‘Black Swan’ Too Black For Some People

         
 

18 February 2011| No Comments     by Sean Chavel

 

First off, Black Swan is a great film for what it sets out to accomplish but it doesn’t mean it’s a film for everybody. I understand that for some people “Black Swan” is too upsetting a portrait in watching self-destructing young women push themselves to perfection to such inhumane degrees that they lose their inner life. Life is a bubble for ballerinas who practice 12 hours a day, stick to a strict diet, pedicure their toes until they bleed, and go to sleep early only to day after day repeat the cycle. Natalie Portman, who delivers a tour de force performance worthy of an Oscar, is more than just a case of extreme discipline; her Nina is an obsessive-compulsive type willing to break herself for headline success.

“Black Swan” is undoubtedly visually mesmerizing, thanks to the direction of Darren Aronofsky (“The Wrestler,” “Requiem for a Dream”), but I hope this doesn’t perplex readers when I say that it isn’t exactly beautiful. This is a psychodrama about girls’ self-destruction, and it is more wound inflicting than life-embracing clemency. This is a dark, claustrophobic, reality-fractured paranoia. While most audiences that attend appreciate this, there are some that just wince. It’s one hopeful thing to “get” a movie and appreciate it, but for those who don’t love it then let’s say it’s understandable.

If you want pretty ballet, go to “The Red Shoes” (1948). This is a dazzling and lush Technicolor spectacle by British vanguards Michael Powell and Emeric Pressburger. If you like old films, it is a criterion must to get familiar with them. They are responsible for more visual grandeur of the 1940’s than most directors were ever able to muster (see “The Thief of Baghdad,” “Stairway to Heaven” and “Black Narcissus” among others). Redhead Moira Shearer, svelte and lissome as well as demonstrative of perfect verticality on her toes, is arguably the greatest dancer who ever lived. But don’t get me wrong. I have no problem at looking at Cyd Charisse.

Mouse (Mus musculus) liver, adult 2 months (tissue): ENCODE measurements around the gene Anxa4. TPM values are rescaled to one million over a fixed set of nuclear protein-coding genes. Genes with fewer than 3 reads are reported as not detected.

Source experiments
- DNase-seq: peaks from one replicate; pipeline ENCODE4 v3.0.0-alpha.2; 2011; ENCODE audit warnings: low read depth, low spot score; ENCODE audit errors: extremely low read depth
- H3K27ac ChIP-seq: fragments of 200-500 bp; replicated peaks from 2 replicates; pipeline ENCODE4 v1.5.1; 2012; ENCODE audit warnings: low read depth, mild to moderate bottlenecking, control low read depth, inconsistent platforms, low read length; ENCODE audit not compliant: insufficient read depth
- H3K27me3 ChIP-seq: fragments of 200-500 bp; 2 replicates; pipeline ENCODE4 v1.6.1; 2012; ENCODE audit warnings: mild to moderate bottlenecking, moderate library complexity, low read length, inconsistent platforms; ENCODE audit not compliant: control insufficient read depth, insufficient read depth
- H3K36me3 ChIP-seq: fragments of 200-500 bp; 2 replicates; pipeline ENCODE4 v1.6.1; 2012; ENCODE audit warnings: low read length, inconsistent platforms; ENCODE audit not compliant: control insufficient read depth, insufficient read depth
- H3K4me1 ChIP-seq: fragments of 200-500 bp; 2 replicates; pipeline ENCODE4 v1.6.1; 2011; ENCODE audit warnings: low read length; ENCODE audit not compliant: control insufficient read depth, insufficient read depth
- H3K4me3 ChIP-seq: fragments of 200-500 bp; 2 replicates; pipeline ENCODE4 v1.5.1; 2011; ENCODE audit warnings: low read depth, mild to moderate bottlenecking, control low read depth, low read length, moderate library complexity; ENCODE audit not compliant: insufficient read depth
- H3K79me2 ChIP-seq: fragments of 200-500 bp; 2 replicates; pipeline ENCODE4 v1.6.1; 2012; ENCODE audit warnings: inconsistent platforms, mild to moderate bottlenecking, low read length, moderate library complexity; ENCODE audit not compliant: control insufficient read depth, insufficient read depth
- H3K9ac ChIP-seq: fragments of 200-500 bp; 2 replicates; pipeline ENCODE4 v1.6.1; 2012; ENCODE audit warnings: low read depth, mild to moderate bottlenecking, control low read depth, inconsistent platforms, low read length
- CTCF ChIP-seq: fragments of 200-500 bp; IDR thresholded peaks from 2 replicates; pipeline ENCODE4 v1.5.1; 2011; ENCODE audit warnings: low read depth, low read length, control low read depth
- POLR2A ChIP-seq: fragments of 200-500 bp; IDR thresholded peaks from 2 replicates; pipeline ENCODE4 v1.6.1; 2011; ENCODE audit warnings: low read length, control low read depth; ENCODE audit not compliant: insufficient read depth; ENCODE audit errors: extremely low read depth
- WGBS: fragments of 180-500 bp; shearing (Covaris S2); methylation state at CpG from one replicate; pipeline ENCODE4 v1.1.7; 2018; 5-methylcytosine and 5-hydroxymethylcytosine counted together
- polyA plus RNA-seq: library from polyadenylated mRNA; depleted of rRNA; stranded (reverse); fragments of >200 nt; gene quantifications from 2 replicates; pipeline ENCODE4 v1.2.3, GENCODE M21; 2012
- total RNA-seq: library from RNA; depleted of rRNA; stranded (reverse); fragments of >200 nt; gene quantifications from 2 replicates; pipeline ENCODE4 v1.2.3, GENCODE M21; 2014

Anti-sentimentalists might find that it starts off too goody-goody and old-fashioned precious. The good manners might keep you at arm’s length at first. But beneath the placid veneer is jealousy and backstabbing of one ballet company impresario whose tyrannical instinct is to break up love and the private life of prima ballerina, Victoria, who works under him. Boris (Anton Walbrook) wants absolute obedience and control of those who scuttle in his theater company. Victoria wants world-renowned success but she also wants composer Julian (Marius Goring). She is wrangled between two forces that bequeath unfair ultimatums. 

If nothing else cue to the 65 minute mark of the movie for the centerpiece 15-minute ballet sequence which uses morphing settings, pink-tinged smoke, mirror illusions and levitating magic against painted impressionistic backdrops, and once done, all I can say is that it evokes a “Wizard of Oz” wonderland – one of the most supremely lavish sequences ever filmed. A visual spread implementing the arts of dance, movement, composition and color design unlike anything you have ever seen. And it is with almost certainty something you will never see again. I decided to browse the comments by Netflix member reviews and virtually everybody comments that it is the most beautiful ballet film ever made.

What we have here are two 5-star ballet films of Black versus Red. When it comes down to brass tax, it’s all about what you are in the mood for. The movie adventurer should see both.

“The Red Shoes” was Academy Award nominated for Best Picture, Best Screenplay, Best Editing and won for Best Music and Best Art Direction. The Best Director nomination was retardedly overlooked, but the winner was John Huston for “Treasure of the Sierra Madre,” but in this case you can’t argue with justifiable good taste.

“Black Swan” is currently nominated for Best Picture, Best Director, Best Actress, Best Cinematography and Best Film Editing. The 83rd Academy Awards are scheduled for February 27th. If Aronofsky and Powell met in the afterlife I bet they would have a good time trading notes on Nina and Victoria.

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Sean Chavel

About The Author / Sean Chavel

Sean Chavel is a Hollywood based author and movie reviewer. He is the Executive Director of flickminute.com, a new website that has adapted the movie review site genre by introducing moodbased and movie experience based reviews.

 

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